How can ICT support the learning of children with special educational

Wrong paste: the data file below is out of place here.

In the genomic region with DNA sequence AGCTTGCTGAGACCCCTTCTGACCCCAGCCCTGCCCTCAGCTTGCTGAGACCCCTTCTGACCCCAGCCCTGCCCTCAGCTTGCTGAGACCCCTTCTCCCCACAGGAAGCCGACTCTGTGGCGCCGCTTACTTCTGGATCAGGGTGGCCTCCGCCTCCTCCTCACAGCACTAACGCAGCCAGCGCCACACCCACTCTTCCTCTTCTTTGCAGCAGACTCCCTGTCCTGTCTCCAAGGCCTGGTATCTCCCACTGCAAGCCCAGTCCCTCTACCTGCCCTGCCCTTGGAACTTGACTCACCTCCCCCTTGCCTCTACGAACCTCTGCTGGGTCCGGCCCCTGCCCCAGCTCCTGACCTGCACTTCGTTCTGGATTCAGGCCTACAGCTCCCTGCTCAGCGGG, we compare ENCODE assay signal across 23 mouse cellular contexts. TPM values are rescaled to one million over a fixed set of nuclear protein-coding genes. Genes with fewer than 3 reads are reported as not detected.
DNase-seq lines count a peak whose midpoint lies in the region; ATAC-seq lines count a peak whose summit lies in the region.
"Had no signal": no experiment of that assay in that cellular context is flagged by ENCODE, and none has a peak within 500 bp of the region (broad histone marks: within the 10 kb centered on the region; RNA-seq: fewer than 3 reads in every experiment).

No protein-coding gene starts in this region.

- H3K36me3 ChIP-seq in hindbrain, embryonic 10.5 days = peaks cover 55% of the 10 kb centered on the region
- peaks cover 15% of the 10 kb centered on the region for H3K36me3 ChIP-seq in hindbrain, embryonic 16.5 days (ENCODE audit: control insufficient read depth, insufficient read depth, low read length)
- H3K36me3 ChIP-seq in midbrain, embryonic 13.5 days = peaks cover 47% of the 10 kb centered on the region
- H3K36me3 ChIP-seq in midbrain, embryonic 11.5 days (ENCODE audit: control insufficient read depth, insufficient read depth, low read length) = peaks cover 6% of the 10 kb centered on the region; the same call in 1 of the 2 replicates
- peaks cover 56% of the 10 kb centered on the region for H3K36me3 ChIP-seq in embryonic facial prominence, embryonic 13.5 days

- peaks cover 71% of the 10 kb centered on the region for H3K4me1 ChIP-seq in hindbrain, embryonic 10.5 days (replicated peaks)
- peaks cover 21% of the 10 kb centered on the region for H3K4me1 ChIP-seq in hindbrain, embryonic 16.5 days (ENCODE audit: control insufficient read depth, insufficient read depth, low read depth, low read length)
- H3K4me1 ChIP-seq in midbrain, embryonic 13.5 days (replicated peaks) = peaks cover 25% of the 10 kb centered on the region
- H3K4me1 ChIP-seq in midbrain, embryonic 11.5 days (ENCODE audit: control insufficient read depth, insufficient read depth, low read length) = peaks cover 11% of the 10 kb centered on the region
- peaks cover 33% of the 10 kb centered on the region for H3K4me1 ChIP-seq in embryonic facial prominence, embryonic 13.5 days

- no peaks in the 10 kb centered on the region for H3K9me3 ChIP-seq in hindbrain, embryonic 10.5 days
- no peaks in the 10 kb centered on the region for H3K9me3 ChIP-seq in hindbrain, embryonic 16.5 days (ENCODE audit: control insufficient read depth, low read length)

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How can ICT support the learning of children with special educational needs? ICT can support the learning of children with special educational needs [SEN]. It enables children with SEN to overcome barriers to learning by providing alternative or additional methods of communicating within the learning process. Moreover, it also helps teachers to create a supportive framework, which can enable autonomous learning. When used creatively, ICT can enrich and enhance teaching, motivating pupils and engaging them in active learning. But how is this achieved? The range of special needs covers a very wide spectrum. It will be necessary therefore to examine how ICT can support the various needs. Standard equipment is often suitable for children with SEN. the settings of the computer can be changes to make it more computer friendly. The mouse motion can be slowed down for better control. The toolbar can be created to suit the children's needs. However if this is not suitable there are many peripherals and devices, which can support children with SEN, but not all are appropriate for everyone. For those children with a physical disability a variety of switches, optical pointers, voice controlled devices and word prediction software has been designed to overcome the problems these children have using traditional input devices such as the mouse and keyboard. However according to Semerc [2000] these alternative methods of access are more complex than direct input and therefore place an additional cognitive burden on the child. The system therefore needs to be set up so that it does not become an additional barrier. Children need to be competent with input devices such as switches. The technique may take time to develop and opportunities need to be provided to practise these to avoid frustration. There are a variety of switches available. Some involve hand movement while others can be operated by other parts of the body; even a strong puff of breath can operate a switch. The assessment of the type of switch required is usually carried out by specialists [Hopkins, 1998]. This assessment needs to be continuous. Bowser and Reed [1995] as cited by Bryant et al [1998] argue that as a child progresses through the Education System, their requirements change and this may necessitate a need for different devices. This is not limited to those children with a physical disability but is relevant to all children with SEN as they progress and the Education System places additional burdens upon them. For children with a visual impairment ICT can provide support in various ways; tools to support communication, to improve access to information and as a means of producing learning materials in alternative. There is a wide range of devices and software, which can

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